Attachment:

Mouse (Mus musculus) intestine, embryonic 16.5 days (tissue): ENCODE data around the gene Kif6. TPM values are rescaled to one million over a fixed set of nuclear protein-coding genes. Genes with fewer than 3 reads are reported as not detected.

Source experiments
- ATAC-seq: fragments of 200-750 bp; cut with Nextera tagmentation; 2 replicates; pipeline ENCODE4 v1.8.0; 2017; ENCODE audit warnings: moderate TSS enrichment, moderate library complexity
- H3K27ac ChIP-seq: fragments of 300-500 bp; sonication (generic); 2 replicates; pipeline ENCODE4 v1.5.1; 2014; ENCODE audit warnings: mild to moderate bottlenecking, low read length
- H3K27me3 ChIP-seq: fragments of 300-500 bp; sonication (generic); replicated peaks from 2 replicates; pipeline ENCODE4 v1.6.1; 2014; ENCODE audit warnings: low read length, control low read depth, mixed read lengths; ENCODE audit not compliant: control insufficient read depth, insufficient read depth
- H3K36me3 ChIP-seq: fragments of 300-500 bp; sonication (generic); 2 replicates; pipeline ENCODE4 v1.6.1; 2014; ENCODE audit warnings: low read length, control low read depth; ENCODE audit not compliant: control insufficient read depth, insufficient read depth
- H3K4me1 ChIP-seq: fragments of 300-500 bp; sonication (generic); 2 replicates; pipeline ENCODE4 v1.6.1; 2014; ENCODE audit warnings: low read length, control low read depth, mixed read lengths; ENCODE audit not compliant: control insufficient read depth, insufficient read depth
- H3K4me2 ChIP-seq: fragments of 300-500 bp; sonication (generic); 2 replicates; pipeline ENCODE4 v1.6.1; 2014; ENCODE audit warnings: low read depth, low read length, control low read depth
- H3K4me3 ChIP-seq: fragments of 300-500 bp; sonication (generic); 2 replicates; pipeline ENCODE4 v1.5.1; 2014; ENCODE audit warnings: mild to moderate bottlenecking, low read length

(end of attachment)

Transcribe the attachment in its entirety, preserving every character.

Mouse (Mus musculus) intestine, embryonic 16.5 days (tissue): ENCODE data around the gene Kif6. TPM values are rescaled to one million over a fixed set of nuclear protein-coding genes. Genes with fewer than 3 reads are reported as not detected.

Source experiments
- ATAC-seq: fragments of 200-750 bp; cut with Nextera tagmentation; 2 replicates; pipeline ENCODE4 v1.8.0; 2017; ENCODE audit warnings: moderate TSS enrichment, moderate library complexity
- H3K27ac ChIP-seq: fragments of 300-500 bp; sonication (generic); 2 replicates; pipeline ENCODE4 v1.5.1; 2014; ENCODE audit warnings: mild to moderate bottlenecking, low read length
- H3K27me3 ChIP-seq: fragments of 300-500 bp; sonication (generic); replicated peaks from 2 replicates; pipeline ENCODE4 v1.6.1; 2014; ENCODE audit warnings: low read length, control low read depth, mixed read lengths; ENCODE audit not compliant: control insufficient read depth, insufficient read depth
- H3K36me3 ChIP-seq: fragments of 300-500 bp; sonication (generic); 2 replicates; pipeline ENCODE4 v1.6.1; 2014; ENCODE audit warnings: low read length, control low read depth; ENCODE audit not compliant: control insufficient read depth, insufficient read depth
- H3K4me1 ChIP-seq: fragments of 300-500 bp; sonication (generic); 2 replicates; pipeline ENCODE4 v1.6.1; 2014; ENCODE audit warnings: low read length, control low read depth, mixed read lengths; ENCODE audit not compliant: control insufficient read depth, insufficient read depth
- H3K4me2 ChIP-seq: fragments of 300-500 bp; sonication (generic); 2 replicates; pipeline ENCODE4 v1.6.1; 2014; ENCODE audit warnings: low read depth, low read length, control low read depth
- H3K4me3 ChIP-seq: fragments of 300-500 bp; sonication (generic); 2 replicates; pipeline ENCODE4 v1.5.1; 2014; ENCODE audit warnings: mild to moderate bottlenecking, low read length